Hydrogen bond networks are key elements of protein structure and function but have been challenging to study within the complex protein environment. We have carried out in-depth interrogations of the proton transfer equilibrium within a hydrogen bond network formed to bound phenols in the active site of ketosteroid isomerase. We systematically varied the proton affinity of the phenol using differing electron-withdrawing substituents and incorporated site-specific NMR and IR probes to quantitatively map the proton and charge rearrangements within the network that accompany incremental increases in phenol proton affinity. The observed ionization changes were accurately described by a simple equilibrium proton transfer model that strongly suggests the intrinsic proton affinity of one of the Tyr residues in the network, Tyr16, does not remain constant but rather systematically increases due to weakening of the phenol–Tyr16 anion hydrogen bond with increasing phenol proton affinity. Using vibrational Stark spectroscopy, we quantified the electrostatic field changes within the surrounding active site that accompany these rearrangements within the network. We were able to model these changes accurately using continuum electrostatic calculations, suggesting a high degree of conformational restriction within the protein matrix. Our study affords direct insight into the physical and energetic properties of a hydrogen bond network within a protein interior and provides an example of a highly controlled system with minimal conformational rearrangements in which the observed physical changes can be accurately modeled by theoretical calculations.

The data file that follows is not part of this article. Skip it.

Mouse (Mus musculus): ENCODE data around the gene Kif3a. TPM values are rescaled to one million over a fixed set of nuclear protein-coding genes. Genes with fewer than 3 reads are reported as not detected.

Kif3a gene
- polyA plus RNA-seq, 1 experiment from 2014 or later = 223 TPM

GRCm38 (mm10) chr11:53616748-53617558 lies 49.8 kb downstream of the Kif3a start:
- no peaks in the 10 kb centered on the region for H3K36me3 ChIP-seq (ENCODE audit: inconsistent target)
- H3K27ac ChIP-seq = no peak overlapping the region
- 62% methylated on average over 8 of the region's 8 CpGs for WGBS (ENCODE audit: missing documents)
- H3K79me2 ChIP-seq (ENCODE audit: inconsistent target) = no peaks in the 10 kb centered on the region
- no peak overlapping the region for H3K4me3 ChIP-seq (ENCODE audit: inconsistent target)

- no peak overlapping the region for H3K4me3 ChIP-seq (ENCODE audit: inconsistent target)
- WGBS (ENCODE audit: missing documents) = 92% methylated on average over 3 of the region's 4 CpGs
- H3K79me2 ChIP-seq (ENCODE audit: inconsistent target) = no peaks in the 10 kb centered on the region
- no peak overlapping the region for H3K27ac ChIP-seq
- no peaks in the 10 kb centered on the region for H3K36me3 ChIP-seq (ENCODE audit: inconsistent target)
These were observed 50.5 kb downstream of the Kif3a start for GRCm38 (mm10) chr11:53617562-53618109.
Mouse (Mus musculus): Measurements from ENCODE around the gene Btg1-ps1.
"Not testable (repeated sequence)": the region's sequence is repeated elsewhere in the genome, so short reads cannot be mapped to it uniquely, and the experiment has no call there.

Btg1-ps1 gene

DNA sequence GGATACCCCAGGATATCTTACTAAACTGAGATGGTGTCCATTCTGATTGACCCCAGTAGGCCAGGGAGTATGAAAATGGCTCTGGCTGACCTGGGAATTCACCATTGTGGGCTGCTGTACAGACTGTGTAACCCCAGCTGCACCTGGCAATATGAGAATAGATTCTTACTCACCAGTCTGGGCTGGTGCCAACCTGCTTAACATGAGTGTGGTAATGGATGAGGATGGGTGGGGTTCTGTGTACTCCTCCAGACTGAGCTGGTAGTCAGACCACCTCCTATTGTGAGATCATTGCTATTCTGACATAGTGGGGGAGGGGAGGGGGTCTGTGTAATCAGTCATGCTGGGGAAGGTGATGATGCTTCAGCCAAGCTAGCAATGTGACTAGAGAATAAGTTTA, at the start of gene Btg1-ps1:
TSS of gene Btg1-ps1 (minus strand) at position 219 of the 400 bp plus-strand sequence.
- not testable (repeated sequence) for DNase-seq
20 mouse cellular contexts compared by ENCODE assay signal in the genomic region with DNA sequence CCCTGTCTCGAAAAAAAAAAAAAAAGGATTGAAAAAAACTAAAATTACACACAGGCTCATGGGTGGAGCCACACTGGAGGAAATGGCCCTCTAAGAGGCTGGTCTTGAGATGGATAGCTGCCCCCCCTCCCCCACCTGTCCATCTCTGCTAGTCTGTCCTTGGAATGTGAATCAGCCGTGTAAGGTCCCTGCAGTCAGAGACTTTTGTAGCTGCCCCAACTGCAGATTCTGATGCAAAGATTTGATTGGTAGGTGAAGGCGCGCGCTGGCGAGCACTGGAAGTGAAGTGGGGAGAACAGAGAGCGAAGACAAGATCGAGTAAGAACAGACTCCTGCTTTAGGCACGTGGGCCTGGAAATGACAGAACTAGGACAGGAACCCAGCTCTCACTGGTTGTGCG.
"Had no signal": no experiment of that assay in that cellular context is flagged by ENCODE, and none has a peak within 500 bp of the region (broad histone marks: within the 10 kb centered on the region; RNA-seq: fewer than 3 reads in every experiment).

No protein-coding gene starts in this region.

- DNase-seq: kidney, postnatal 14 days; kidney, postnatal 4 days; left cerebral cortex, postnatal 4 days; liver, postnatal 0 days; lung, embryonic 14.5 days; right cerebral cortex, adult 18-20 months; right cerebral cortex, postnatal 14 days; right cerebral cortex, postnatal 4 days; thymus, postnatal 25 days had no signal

Sigala, Paul A.; Fafarman, Aaron T.; Schwans, Jason P.; Fried, Stephen D.; Fenn, Timothy D.; Caaveiro, Jose M. M.; Pybus, Brandon; Ringe, Dagmar; Petsko, Gregory A.; Boxer, Steven G.; Herschlag, Daniel

2013-01-01

67

Phosphoproteomic analysis: An emerging role in deciphering cellular signaling in human embryonic stem cells and their differentiated derivatives  

PubMed Central